Chremslach: One Family’s Little-known Food That Won a National Spelling Bee

Long before this Yiddish dish got its 15 minutes of fame in one of the final rounds of the Scripps National Spelling Bee, it was a much-loved family holiday tradition.

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Potato latkes fried in schmaltz.
Latkes, a better-known close relative of chremslach. Credit: Vered Guttman

“I need your family’s chremslach recipe,” I told my friend Dana Peer. “You’ll never guess why.”

For Peer, the call was certainly a surprise. For years, her friends would tease her that she was making up the name of her family’s favorite Passover food. Even among a circle of predominantly Ashkenazi Israelis, it was an unknown.

Now, however, the food has been propelled to fame in the United States - on at least a very nominal level. The word appeared in one of the final rounds of  the United States’ most prestigious spelling bee, broadcast live on ESPN last week before some 1.1 million viewers.

Scripps National Spelling Bee finalist Jairam Hathwar, a 13-year-old from Corning, New York, spelled the word correctly and went on to be crowned co-champion, along with 11-year-old Nihar Janga from Austin, Texas. Other words in the round included gyttja, taoiseach, uintjie and promyshlennik. (My spellcheck, it seems, would not have advanced to the spelling bee final.)

Admittedly not the most common of Jewish foods, chremslach are flat, fried fritters made by some Ashkenazi Jews for Passover or Hanukkah. The name refers to the well in the pan traditionally used to form them, Jewish food expert Joan Nathan writes. Jews from other parts of the world make similar foods, but call them by different names: Take for instance Balkan Jews’ bimuelos, a catch-all term for dumplings in Judeo-Spanish.

One version, potato chremslach, is similar to the better-known latke and served at Hanukkah, according to Nathan’s “Quiches, Kugels and Couscous: My Search for Jewish Cooking in France.” A modernized version stuffed with nuts and dried fruit appears in Nathan’s “Jewish Cooking in America,” and is served as a Passover dessert.

Peer describes her family’s version as a decent substitute for bread on Passover. The family actually has several different sources for its chremslach; one recipe came from Peer's grandmother Bracha Samovar Peer, who was born in Szarkowszczyzna, Poland (now Belarus). Nowadays the family tradition is kept alive by Peer's aunt Mira Peer in the Tel Aviv suburb of Bat Yam, whose recipe came from her mother, Lea (Liza) Shine from Lvov, Poland (now Ukraine). That version of the dish is a close relative of the bubbaleh, another Passover pancake made by some Ashkenazi Jews.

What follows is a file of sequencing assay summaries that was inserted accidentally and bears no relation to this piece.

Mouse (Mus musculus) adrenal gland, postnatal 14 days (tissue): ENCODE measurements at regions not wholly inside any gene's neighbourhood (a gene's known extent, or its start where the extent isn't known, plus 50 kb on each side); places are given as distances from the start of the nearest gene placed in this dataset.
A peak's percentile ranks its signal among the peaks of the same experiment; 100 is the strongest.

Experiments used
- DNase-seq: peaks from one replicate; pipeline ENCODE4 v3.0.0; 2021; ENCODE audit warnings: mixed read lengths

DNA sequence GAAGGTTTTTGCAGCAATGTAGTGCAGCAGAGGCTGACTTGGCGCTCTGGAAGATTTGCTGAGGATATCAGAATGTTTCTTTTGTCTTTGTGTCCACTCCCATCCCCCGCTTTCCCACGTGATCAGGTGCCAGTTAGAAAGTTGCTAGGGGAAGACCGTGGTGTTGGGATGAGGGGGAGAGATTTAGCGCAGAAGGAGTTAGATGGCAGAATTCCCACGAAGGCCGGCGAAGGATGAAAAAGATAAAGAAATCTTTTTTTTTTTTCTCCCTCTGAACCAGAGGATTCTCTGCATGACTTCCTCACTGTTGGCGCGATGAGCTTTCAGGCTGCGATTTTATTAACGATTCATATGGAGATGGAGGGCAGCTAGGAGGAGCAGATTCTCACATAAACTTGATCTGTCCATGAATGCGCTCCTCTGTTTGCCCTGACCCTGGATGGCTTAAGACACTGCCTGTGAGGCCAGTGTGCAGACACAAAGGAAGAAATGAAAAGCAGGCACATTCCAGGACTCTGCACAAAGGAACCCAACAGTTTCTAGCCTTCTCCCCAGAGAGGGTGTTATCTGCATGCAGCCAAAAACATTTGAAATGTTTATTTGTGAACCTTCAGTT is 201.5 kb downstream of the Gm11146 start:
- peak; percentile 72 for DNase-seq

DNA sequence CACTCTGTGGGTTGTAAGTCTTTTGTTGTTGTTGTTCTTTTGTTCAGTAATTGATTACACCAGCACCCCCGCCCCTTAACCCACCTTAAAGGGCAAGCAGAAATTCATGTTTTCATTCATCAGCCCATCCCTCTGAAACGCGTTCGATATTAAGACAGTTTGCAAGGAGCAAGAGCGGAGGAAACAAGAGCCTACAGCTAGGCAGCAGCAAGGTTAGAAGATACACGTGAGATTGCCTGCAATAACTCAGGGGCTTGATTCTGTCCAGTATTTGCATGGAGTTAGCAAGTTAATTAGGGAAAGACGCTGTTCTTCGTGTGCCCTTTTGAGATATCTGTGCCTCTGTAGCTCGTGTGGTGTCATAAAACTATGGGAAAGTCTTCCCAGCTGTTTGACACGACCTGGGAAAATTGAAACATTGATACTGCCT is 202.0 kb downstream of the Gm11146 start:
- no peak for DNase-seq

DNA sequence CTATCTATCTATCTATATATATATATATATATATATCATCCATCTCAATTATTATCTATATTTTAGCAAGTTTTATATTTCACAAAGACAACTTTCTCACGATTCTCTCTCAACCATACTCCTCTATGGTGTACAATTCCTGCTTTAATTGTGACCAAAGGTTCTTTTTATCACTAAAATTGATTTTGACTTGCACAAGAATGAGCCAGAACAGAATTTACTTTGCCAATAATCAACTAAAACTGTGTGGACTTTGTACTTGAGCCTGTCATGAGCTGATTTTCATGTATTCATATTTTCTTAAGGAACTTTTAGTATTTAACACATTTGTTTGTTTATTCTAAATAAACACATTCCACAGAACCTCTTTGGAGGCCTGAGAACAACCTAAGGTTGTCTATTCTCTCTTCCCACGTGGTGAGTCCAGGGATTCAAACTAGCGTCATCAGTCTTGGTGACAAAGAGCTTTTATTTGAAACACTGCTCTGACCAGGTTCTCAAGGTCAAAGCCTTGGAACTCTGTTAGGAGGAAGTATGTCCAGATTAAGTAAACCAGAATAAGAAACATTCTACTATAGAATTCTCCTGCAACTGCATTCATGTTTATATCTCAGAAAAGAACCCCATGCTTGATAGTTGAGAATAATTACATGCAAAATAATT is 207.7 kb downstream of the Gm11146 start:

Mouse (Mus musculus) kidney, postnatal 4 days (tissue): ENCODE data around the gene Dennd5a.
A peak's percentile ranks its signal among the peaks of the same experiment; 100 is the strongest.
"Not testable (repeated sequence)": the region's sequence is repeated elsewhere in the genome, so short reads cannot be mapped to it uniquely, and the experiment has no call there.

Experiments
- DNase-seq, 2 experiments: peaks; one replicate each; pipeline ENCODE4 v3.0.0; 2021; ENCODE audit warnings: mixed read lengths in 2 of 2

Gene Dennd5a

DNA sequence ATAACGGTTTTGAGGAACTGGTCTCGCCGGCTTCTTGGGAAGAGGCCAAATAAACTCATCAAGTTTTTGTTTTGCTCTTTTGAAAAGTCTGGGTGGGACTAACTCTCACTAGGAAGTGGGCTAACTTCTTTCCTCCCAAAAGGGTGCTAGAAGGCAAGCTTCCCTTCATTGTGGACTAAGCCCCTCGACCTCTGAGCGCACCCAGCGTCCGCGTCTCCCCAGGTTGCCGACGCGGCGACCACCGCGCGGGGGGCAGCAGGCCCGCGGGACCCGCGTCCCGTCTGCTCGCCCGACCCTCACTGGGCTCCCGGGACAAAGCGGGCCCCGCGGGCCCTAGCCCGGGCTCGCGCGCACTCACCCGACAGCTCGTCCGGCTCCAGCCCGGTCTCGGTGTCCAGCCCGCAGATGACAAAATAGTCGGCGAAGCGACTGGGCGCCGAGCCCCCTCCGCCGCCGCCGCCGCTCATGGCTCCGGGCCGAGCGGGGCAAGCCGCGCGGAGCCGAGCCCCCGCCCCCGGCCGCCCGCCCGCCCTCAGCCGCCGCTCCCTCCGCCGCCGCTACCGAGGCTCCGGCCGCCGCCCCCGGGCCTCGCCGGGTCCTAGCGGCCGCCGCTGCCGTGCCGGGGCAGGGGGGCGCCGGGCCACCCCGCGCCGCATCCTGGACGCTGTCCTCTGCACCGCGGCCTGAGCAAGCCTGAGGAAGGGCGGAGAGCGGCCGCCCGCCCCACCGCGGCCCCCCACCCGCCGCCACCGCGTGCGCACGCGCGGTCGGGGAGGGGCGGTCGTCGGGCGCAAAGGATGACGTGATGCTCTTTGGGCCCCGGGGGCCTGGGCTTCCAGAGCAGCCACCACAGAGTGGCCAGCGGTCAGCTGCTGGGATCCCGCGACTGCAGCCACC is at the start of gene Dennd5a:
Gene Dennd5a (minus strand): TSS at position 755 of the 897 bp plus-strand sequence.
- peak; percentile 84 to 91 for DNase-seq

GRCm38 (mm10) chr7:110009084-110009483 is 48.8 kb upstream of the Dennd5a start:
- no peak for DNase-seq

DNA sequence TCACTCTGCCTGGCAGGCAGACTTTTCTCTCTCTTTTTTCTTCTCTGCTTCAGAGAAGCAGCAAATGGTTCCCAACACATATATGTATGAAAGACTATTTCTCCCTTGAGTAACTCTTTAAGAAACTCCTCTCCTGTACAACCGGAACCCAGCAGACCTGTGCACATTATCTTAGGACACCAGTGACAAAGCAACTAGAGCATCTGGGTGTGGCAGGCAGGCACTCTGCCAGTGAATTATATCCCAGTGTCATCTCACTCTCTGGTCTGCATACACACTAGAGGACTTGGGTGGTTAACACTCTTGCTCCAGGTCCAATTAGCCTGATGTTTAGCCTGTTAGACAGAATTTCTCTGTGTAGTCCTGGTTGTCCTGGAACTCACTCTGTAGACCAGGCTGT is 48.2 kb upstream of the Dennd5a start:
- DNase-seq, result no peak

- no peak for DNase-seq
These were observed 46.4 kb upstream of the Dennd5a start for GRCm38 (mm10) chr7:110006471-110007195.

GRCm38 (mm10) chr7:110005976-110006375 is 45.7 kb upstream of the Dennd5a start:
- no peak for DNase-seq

Bracha Samovar PeerCredit: Courtesy the Peer family

This isn’t the first time the Scripps National Spelling Bee has used Yiddish words to try to stump participants. In 2013, the winning word was knaidel, as in knaidlach, more commonly known as matzo balls. Words including hesped (eulogy), kichel (cookie) and hechsher (kashrut certification) have also appeared.

But the matter is a subject of some controversy - as transliterations, the spelling of these words isn’t set in stone. In the case of knaidel, for instance, the New-York based YIVO Institute for Jewish Research claimed the correct spelling was actually “kneydl,” JTA reported. Regarding hechsher in 2006, contestant Saryn Hooks spelled the word correctly, but the judges got the spelling wrong and eliminated her, until the brother of another contestant pointed out the judges’ mistake.

Indeed, it seems like no one has pointed out to the spelling bee judges that chremslach is also sometimes spelled grimslech, as Nathan states in her books.

Peer, for her part, couldn’t stop laughing at the news. While it’s fair to say that most Israelis were not watching during chremslach’s 15 minutes of fame during the U.S. spelling bee, the news was a sort of vindication.

“I didn’t make up this food,” she responded. “Now I have official proof.”

Mira Peer's chremslach recipe


2 cups matzo meal
4 eggs


Separate the egg yolks from the whites. Whip the egg whites until stiff peaks form.

Fold in the egg yolks, the matzo meal, salt and pepper to taste, and an optional tablespoon of oil. The resulting batter should be not solid but not entirely liquid.

Heat oil in a frying pan over low heat. Add spoonfuls of batter to the pan, and flatten them out with a spoon. Fry until golden on both sides.

Repeat until the batter is finished.

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